In terms of the US data, hiring and wage growth softened with non-farm payrolls rising by 150,000 in October and average hourly earnings slowing to 4.1%pa. There were also downward revisions to the previous few months of jobs data. Some temporary weakness due to strike actions, which should reverse in time, was at play, however the slowdown across several sectors also shows that the tide is turning and tighter credit conditions are starting to bite. The excessive heat that drove up wages and sticky core inflation is coming out of the US labour market. The US unemployment rate rose to 3.9%, its highest since early 2022. The multi-month grind up in US unemployment, coupled with the weaker ISM services survey and signal from other leading indicators, hints at increasing odds of an eventual recession and reinforces the case for the US Fed to refrain from lifting rates further, in our view.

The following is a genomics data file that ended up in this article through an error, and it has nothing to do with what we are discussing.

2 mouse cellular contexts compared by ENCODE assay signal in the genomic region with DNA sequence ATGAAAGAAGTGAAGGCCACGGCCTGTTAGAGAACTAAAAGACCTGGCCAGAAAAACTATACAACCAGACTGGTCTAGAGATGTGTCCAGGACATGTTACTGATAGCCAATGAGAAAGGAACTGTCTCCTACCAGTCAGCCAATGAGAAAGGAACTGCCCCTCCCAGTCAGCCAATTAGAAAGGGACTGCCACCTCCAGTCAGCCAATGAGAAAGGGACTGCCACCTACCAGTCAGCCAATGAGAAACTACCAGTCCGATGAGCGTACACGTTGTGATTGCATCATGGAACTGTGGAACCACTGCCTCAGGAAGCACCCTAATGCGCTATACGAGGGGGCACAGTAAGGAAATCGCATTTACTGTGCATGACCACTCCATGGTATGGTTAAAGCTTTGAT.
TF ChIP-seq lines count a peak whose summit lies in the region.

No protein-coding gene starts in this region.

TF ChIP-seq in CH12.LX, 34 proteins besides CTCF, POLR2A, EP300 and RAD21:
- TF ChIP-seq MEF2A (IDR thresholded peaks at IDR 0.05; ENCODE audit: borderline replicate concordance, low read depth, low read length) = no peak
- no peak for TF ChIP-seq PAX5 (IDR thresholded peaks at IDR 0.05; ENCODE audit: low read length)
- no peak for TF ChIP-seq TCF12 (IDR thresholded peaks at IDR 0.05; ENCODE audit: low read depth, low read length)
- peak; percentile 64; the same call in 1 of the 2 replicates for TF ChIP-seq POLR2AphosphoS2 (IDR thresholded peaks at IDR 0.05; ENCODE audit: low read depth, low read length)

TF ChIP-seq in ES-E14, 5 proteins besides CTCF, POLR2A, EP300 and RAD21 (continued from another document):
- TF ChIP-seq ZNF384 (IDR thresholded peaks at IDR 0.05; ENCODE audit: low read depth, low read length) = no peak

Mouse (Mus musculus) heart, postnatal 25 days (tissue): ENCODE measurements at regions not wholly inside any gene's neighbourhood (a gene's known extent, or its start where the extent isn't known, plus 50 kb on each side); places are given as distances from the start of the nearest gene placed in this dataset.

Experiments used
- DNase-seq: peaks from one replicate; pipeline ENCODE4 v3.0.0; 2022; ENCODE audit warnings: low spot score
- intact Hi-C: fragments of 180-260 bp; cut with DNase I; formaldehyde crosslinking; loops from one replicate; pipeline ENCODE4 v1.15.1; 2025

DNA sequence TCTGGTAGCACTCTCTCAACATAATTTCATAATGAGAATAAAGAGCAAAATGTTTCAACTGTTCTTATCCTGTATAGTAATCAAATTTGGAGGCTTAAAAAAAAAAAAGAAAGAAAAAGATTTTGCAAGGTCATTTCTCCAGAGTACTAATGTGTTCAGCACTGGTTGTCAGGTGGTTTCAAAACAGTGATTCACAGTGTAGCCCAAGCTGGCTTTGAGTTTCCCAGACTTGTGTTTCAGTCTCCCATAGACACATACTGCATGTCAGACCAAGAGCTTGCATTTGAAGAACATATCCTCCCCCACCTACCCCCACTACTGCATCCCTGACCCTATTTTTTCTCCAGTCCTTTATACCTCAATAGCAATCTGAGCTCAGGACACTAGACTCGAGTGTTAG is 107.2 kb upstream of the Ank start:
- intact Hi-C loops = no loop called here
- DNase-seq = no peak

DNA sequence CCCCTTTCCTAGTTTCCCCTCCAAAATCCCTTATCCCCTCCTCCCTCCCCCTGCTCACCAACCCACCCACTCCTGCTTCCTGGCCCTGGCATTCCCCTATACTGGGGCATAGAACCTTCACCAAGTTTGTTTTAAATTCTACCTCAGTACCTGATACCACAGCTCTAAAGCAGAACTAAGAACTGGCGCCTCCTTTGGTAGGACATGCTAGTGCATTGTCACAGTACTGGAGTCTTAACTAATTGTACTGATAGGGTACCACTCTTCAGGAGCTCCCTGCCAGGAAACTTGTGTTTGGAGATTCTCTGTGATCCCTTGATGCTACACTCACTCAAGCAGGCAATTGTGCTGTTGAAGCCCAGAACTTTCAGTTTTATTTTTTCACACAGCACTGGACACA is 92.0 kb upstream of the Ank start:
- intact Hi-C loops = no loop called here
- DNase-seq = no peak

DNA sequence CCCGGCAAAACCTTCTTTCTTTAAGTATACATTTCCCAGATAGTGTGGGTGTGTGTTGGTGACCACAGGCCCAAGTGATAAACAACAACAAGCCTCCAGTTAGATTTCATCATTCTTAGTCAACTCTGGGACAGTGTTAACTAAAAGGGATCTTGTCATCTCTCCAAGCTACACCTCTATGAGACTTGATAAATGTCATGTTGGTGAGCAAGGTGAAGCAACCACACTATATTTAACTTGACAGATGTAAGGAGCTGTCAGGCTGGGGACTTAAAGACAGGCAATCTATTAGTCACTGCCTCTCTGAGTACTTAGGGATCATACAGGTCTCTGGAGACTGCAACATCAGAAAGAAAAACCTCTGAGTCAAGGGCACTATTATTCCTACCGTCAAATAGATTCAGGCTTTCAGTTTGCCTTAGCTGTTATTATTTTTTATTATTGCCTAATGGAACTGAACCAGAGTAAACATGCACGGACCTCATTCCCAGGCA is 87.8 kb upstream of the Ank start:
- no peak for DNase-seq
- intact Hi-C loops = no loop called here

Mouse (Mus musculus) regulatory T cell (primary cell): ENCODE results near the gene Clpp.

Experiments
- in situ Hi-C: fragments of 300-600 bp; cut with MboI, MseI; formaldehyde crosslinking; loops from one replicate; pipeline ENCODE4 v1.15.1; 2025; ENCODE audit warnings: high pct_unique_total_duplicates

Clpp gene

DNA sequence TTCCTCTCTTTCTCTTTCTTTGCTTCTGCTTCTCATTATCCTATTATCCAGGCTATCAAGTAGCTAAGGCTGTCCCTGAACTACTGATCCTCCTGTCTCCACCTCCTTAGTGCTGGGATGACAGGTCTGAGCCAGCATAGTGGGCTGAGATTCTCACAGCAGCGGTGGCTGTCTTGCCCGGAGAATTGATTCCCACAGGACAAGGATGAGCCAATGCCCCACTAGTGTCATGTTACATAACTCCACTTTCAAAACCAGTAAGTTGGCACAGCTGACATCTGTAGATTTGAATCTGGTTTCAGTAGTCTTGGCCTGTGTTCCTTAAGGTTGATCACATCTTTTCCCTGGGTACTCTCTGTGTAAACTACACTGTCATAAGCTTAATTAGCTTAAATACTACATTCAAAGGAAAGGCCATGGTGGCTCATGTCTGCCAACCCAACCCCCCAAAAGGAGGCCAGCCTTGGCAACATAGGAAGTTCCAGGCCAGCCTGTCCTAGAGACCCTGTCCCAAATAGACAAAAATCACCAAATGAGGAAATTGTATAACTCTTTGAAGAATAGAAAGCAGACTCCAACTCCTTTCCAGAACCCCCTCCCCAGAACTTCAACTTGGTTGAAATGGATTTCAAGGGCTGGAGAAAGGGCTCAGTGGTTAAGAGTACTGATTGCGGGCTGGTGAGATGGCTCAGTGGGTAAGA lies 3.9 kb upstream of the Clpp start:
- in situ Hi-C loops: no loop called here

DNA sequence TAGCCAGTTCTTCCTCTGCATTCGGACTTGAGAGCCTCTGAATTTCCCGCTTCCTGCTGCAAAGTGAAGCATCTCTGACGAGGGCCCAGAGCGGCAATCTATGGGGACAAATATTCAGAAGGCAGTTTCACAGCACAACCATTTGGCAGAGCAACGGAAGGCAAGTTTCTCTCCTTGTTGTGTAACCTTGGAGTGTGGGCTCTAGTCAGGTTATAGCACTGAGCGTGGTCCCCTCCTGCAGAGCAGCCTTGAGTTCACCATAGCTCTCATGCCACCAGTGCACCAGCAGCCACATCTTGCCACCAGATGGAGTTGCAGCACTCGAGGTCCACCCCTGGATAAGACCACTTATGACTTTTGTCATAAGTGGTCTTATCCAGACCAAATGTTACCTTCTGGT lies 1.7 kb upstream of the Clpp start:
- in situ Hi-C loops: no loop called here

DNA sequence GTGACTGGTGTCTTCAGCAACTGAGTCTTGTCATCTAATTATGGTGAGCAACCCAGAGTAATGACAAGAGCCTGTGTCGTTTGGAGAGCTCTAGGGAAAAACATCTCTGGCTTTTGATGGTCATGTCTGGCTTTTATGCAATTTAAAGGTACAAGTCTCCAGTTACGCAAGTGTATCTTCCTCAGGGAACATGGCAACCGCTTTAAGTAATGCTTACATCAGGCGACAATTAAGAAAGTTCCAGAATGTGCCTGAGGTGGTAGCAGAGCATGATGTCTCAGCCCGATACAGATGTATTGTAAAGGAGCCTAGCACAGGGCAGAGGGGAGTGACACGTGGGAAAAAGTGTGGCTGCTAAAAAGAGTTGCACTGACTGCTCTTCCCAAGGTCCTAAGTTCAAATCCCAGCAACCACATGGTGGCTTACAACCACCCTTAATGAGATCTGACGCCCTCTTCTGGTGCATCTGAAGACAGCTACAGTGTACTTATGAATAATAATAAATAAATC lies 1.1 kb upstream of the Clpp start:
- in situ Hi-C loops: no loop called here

It is a quieter week on the global economic front. But we believe signs trade out of China is improving (released Tues), credit standards in the quarterly US loan officers survey are tight (Tues 6am AEDT), and/or a repeat of the ‘cautious’ rhetoric by Fed officials (including Chair Powell (Fri morning AEDT)) could see the USD remain on the backfoot. Last week’s US economic and Fed policy developments are in line with our thinking that barring an intensification of the Middle East conflict the fundamental drivers for a deflating in the USD into year-end are moving into place.